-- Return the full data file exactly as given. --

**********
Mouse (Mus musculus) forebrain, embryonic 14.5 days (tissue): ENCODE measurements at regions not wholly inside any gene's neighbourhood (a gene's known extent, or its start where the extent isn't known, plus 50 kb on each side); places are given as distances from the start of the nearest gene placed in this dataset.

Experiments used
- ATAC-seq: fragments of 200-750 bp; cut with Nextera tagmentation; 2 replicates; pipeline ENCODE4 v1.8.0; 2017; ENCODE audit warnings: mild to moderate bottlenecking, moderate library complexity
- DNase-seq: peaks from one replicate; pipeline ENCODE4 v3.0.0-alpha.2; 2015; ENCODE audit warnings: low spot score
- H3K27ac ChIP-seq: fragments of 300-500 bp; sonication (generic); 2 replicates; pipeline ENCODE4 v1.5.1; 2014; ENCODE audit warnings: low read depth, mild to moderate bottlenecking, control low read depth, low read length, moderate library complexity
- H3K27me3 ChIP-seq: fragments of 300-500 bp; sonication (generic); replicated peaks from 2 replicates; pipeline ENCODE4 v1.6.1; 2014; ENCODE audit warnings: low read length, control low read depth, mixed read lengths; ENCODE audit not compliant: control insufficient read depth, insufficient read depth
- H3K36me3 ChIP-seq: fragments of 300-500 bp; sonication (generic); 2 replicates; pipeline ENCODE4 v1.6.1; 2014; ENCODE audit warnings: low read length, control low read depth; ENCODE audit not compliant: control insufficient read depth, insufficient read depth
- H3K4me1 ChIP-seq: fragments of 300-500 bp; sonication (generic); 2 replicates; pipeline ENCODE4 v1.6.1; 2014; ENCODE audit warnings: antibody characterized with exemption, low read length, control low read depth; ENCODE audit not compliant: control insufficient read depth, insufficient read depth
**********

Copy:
Mouse (Mus musculus) forebrain, embryonic 14.5 days (tissue): ENCODE measurements at regions not wholly inside any gene's neighbourhood (a gene's known extent, or its start where the extent isn't known, plus 50 kb on each side); places are given as distances from the start of the nearest gene placed in this dataset.

Experiments used
- ATAC-seq: fragments of 200-750 bp; cut with Nextera tagmentation; 2 replicates; pipeline ENCODE4 v1.8.0; 2017; ENCODE audit warnings: mild to moderate bottlenecking, moderate library complexity
- DNase-seq: peaks from one replicate; pipeline ENCODE4 v3.0.0-alpha.2; 2015; ENCODE audit warnings: low spot score
- H3K27ac ChIP-seq: fragments of 300-500 bp; sonication (generic); 2 replicates; pipeline ENCODE4 v1.5.1; 2014; ENCODE audit warnings: low read depth, mild to moderate bottlenecking, control low read depth, low read length, moderate library complexity
- H3K27me3 ChIP-seq: fragments of 300-500 bp; sonication (generic); replicated peaks from 2 replicates; pipeline ENCODE4 v1.6.1; 2014; ENCODE audit warnings: low read length, control low read depth, mixed read lengths; ENCODE audit not compliant: control insufficient read depth, insufficient read depth
- H3K36me3 ChIP-seq: fragments of 300-500 bp; sonication (generic); 2 replicates; pipeline ENCODE4 v1.6.1; 2014; ENCODE audit warnings: low read length, control low read depth; ENCODE audit not compliant: control insufficient read depth, insufficient read depth
- H3K4me1 ChIP-seq: fragments of 300-500 bp; sonication (generic); 2 replicates; pipeline ENCODE4 v1.6.1; 2014; ENCODE audit warnings: antibody characterized with exemption, low read length, control low read depth; ENCODE audit not compliant: control insufficient read depth, insufficient read depth